Children identified as Well Below Benchmark, or in the “Red Zone,” became the cohort we wanted to provide direct action to support. The Action Plan for Red Zone children includes intervention and progress monitoring to help identify the root causes of their struggles and has driven instruction to help them succeed.
For example, the 2014-15 end of the year PELI assessment showed 187 children entered Kindergarten in the Red Zone. By putting programs and interventions in place that were targeted toward assisting this cohort of children, only 28 of the 187 children left Kindergarten in the Red Zone. This is an example of data driven progress. Moving forward, we want to see fewer children graduate from PreK in the Red Zone.
This information also helps inform the Kindergarten teachers about the literacy needs of their incoming students. Parents also have the opportunity to work with their child’s PreK provider to assist them in better understanding the literacy skills of their child and to acquire tools they can use at home in order to support their child.
Q: What other initiatives are Norwalk ACTS currently focused on?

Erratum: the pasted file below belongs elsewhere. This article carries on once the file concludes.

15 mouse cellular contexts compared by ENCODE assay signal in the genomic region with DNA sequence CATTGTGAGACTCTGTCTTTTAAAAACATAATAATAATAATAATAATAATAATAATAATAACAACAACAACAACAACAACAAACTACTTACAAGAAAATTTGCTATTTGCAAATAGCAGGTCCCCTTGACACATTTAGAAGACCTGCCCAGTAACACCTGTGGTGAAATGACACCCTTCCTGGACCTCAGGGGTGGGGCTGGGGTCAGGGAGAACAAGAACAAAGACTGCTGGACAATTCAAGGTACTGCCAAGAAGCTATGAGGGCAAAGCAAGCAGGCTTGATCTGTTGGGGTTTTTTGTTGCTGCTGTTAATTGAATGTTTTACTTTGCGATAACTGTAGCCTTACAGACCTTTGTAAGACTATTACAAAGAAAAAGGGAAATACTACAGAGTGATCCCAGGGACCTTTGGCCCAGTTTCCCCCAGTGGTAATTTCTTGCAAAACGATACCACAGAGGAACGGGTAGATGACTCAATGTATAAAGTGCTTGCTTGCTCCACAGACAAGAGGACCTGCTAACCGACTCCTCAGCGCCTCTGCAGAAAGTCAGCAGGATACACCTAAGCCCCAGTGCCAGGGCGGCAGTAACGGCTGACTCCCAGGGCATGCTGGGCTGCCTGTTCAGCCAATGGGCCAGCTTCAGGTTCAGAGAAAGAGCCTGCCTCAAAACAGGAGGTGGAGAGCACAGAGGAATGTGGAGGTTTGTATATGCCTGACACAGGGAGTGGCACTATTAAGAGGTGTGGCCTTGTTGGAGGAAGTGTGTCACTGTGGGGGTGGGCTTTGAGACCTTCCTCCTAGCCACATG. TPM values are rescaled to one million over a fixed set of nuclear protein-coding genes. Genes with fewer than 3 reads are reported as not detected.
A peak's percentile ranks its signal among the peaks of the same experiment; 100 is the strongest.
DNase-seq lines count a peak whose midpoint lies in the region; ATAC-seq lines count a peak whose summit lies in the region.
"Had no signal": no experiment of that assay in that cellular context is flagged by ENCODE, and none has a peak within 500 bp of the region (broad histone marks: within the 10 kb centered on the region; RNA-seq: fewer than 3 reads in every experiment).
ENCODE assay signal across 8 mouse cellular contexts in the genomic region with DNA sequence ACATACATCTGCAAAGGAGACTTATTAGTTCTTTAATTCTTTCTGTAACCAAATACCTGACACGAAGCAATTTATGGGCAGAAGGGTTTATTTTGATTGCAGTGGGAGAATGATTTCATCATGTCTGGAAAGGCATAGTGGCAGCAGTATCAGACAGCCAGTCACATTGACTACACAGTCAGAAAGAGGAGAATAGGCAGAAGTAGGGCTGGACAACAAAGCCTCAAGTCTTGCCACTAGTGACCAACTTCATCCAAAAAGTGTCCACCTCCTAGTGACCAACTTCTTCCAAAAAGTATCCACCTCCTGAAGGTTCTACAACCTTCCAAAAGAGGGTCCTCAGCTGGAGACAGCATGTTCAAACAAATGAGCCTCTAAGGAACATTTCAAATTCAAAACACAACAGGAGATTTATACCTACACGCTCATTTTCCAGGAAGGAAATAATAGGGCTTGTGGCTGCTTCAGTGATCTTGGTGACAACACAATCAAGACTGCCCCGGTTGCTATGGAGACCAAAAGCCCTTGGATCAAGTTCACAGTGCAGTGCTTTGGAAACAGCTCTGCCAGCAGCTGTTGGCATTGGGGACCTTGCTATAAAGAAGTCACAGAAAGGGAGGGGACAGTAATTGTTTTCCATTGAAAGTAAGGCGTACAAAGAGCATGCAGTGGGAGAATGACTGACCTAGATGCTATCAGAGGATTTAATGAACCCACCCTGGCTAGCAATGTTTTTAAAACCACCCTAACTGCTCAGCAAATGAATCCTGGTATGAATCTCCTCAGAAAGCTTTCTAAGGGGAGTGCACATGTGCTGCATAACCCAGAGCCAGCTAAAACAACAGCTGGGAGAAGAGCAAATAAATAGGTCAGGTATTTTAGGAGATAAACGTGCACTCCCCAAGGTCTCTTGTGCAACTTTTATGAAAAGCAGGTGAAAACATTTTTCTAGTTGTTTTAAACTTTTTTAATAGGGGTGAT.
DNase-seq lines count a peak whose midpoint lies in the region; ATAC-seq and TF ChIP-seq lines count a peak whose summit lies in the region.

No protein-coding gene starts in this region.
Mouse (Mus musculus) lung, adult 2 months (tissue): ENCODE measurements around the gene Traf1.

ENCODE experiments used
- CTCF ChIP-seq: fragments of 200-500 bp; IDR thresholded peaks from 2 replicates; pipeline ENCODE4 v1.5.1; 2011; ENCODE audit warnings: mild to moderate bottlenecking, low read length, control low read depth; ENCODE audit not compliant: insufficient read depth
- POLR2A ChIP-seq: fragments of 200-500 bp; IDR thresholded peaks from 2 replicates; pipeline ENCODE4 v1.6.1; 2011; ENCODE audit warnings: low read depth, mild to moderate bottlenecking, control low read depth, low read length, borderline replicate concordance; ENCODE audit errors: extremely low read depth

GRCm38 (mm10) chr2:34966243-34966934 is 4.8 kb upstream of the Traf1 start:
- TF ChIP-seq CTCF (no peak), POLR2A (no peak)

A: TEAM Summer is a group of Summer Learning Providers and Norwalk Community members who want to ensure that children in Norwalk are receiving the best support possible during the summer months. We are interested in increasing the capacity of our city to provide quality opportunities for all of the city’s children because what children spend time doing during the summer can potentially increase their success during the school year.
Q: What role can data play in preventing “Summer Slide?”
A: Without data, targeted intervention is a shot in the dark. Without knowing who needs help, how can we provide children with the best support possible? There are approximately 14,000 children in Norwalk ages 3 to 18 and only 3,000-3,500 engage in some type of summer programming.